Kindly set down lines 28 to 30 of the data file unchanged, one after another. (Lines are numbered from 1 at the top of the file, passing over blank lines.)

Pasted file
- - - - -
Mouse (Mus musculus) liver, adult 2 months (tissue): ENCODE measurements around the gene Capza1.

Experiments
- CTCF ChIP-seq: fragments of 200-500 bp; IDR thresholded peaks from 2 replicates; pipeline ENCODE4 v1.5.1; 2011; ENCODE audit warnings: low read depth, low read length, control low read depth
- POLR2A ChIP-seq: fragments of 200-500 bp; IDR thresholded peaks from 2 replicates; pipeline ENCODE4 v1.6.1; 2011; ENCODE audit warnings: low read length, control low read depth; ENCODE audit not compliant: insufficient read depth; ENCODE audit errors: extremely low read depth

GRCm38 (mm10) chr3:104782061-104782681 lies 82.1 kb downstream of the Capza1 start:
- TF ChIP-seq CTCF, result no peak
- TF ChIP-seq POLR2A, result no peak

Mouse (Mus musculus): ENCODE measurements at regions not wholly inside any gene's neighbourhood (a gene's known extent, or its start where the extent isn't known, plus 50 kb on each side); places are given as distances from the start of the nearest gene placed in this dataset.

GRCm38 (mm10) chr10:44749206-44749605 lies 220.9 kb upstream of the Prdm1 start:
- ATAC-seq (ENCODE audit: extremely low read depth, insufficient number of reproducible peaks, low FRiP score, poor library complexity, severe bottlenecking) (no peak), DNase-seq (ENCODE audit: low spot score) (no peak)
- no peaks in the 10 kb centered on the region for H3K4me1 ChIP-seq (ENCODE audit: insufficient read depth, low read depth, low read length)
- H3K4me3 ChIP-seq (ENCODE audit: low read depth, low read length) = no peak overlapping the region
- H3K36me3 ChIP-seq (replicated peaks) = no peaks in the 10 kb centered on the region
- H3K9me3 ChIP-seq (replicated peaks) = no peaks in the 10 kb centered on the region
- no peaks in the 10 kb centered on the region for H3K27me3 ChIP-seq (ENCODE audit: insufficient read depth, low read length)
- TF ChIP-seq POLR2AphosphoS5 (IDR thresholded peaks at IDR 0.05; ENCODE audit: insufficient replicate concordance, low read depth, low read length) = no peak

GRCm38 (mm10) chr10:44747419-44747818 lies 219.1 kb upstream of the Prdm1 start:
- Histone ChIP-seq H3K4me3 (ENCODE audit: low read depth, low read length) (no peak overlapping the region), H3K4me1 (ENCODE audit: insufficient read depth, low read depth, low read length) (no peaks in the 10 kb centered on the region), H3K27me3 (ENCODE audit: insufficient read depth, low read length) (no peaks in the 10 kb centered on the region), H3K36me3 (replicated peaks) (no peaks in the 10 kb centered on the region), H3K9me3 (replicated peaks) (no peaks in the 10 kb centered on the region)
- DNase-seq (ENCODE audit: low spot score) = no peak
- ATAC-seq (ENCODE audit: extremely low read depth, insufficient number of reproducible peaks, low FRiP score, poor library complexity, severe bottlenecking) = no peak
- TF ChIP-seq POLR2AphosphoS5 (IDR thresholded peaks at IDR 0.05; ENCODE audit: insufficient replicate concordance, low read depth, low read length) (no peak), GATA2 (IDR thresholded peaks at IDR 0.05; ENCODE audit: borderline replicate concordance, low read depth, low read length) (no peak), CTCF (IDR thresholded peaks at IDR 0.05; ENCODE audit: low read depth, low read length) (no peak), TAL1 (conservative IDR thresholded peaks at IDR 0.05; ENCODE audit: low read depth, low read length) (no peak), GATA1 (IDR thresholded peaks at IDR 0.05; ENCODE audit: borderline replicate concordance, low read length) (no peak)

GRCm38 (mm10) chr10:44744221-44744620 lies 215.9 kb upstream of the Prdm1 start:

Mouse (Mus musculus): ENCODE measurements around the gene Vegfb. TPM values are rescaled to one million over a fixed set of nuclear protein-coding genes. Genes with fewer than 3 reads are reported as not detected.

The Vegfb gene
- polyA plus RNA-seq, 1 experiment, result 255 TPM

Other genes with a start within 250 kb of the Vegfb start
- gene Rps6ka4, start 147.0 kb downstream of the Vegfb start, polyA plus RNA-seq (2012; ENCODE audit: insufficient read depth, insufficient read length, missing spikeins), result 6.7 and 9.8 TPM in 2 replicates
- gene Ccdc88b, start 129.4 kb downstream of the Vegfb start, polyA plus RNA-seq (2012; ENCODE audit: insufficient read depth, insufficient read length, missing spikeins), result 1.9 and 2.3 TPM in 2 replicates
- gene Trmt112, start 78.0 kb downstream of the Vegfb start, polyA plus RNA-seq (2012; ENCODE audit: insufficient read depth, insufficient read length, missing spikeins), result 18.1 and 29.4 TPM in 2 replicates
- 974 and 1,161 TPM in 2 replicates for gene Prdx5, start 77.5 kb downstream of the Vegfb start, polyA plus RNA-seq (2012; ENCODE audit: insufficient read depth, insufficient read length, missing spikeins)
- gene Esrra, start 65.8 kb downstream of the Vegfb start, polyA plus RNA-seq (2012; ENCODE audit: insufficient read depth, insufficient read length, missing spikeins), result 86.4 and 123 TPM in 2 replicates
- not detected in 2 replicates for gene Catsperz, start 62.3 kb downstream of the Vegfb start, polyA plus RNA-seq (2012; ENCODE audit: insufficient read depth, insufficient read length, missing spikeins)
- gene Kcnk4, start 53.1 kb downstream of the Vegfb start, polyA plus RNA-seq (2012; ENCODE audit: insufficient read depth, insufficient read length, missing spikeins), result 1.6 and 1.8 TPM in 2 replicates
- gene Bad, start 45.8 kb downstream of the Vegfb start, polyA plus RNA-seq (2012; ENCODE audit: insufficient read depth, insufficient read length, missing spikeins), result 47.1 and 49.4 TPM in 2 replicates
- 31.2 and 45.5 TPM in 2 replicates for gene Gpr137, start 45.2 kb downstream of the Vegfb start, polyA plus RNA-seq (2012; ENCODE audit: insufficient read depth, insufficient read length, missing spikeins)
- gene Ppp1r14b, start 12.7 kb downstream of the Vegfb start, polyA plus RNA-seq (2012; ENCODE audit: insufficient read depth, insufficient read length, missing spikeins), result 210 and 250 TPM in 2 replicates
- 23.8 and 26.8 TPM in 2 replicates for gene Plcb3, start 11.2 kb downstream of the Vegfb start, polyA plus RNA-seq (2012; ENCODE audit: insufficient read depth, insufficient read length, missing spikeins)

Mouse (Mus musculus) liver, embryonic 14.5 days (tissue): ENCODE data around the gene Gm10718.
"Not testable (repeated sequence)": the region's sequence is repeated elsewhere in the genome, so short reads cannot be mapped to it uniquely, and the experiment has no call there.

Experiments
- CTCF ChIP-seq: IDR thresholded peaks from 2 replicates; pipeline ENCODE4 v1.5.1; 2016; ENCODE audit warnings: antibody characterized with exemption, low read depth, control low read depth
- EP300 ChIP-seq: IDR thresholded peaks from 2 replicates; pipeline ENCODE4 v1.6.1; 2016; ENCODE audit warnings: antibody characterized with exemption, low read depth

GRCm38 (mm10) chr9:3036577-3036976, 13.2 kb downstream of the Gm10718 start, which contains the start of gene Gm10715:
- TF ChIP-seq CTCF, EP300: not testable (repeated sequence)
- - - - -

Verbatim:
- gene Ccdc88b, start 129.4 kb downstream of the Vegfb start, polyA plus RNA-seq (2012; ENCODE audit: insufficient read depth, insufficient read length, missing spikeins), result 1.9 and 2.3 TPM in 2 replicates
- gene Trmt112, start 78.0 kb downstream of the Vegfb start, polyA plus RNA-seq (2012; ENCODE audit: insufficient read depth, insufficient read length, missing spikeins), result 18.1 and 29.4 TPM in 2 replicates
- 974 and 1,161 TPM in 2 replicates for gene Prdx5, start 77.5 kb downstream of the Vegfb start, polyA plus RNA-seq (2012; ENCODE audit: insufficient read depth, insufficient read length, missing spikeins)